and having better debugging output -- is that you can easily
cut-and-paste the entire session (or relevant portion thereof) into your
posts, to satisfy techies' "Show me" predilictions.  Which brings me to:

> Not sure how I can cut and paste from one machine to another, since I do 
> email from Windows.

If you SSH in from your Windows box to your Linux one (see
http://linuxmafia.com/ssh/ for Windows SSH clients), then you can use
command-line tools like yum in the remote-terminal window, and
copy/paste directly into your Windows mail program.  (This of course
assumes that your Windows and Linux box aren't the same machine,
dual-booted.)

If for whatever reason that is not practical, then you can log your
entire shell session to disk using the "script" utility, i.e.,
/usr/bin/script, which (when run) opens a subshell and starts immediately
capturing all characters in that subshell to a logfile, default name
"typescript".  Ctrl-D or "exit" kills the subshell and terminates the
logging.  You could then edit down the logfile with a text editor to get
rid of extraneous details, and e-mail, or ftp, or scp, etc. the file to
somewhere from which it can be included in your e-mail.

I also might point out that you're perfectly welcome to bring the
machine to the next CABAL meeting, tomorrow (Saturday) in Menlo Park.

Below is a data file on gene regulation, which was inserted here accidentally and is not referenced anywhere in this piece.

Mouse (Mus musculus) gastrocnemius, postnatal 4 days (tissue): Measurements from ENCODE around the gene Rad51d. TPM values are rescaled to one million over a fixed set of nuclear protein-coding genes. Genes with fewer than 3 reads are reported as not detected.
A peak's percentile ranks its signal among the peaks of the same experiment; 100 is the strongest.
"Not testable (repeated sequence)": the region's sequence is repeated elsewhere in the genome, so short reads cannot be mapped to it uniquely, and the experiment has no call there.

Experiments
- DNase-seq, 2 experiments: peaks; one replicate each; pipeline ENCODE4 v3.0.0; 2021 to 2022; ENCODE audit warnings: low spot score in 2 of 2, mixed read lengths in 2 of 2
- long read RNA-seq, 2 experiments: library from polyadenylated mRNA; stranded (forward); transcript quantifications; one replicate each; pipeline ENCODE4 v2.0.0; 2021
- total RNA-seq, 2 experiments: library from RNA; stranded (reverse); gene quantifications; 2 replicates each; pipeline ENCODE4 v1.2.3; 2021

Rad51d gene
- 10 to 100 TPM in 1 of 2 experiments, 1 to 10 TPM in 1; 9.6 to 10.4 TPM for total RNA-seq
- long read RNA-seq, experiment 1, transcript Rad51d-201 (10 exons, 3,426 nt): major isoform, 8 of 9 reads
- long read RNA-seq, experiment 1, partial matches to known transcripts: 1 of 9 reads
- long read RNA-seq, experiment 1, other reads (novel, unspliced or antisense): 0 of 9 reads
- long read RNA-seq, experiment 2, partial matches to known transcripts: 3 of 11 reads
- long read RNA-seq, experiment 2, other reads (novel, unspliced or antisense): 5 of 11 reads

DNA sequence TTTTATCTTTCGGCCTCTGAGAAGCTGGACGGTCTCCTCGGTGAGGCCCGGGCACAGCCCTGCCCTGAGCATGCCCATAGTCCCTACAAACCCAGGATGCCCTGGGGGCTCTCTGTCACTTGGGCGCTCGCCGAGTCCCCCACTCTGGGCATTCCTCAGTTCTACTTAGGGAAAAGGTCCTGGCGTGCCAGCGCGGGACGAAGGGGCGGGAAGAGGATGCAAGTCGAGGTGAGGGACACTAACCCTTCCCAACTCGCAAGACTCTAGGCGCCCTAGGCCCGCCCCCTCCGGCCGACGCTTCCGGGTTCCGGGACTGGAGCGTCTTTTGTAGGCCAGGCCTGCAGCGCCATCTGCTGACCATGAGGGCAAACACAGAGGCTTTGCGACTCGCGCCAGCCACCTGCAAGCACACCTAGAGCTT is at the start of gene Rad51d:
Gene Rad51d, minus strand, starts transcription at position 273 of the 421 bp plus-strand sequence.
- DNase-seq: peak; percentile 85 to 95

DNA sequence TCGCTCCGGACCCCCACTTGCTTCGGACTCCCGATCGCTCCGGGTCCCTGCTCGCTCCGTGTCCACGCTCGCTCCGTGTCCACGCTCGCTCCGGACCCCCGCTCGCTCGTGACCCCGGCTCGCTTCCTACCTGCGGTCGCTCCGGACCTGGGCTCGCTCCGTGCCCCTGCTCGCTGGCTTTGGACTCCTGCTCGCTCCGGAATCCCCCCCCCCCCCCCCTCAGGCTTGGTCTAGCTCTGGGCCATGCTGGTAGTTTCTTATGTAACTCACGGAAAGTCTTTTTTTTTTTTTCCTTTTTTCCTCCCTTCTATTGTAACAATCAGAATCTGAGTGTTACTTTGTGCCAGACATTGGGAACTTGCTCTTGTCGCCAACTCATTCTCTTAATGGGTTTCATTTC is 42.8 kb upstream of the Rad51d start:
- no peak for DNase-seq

It's often easier to solve these matters in person. 


> P.S. Why does this mailing list default to reply to the individual 
> rather than back to the list? 

On most other mailing lists, I would be permitted to explain the technical
considerations, but VP Bill Ward does not permit it here (as, in his view,
too likely to lead to flamewars), and he considered regrettable even my
related explanation here on May 8 of how to use Mailman 2.1's "Avoid
duplicate copies of messages?" setting as a key component of emulating
one's desired reply semantics.  

So, I'll be glad to explain all that on another mailing list or in private
e-mail, but not here.

(Bill W, I'm honestly not trying to argue:  I'm just trying to account
honestly for not answering Bill H's question.  But you might consider
documenting on SVLUG's list policy Web pages what topics are forbidden, 
as the matter is currently nowhere detailed.)





More information about the svlug mailing list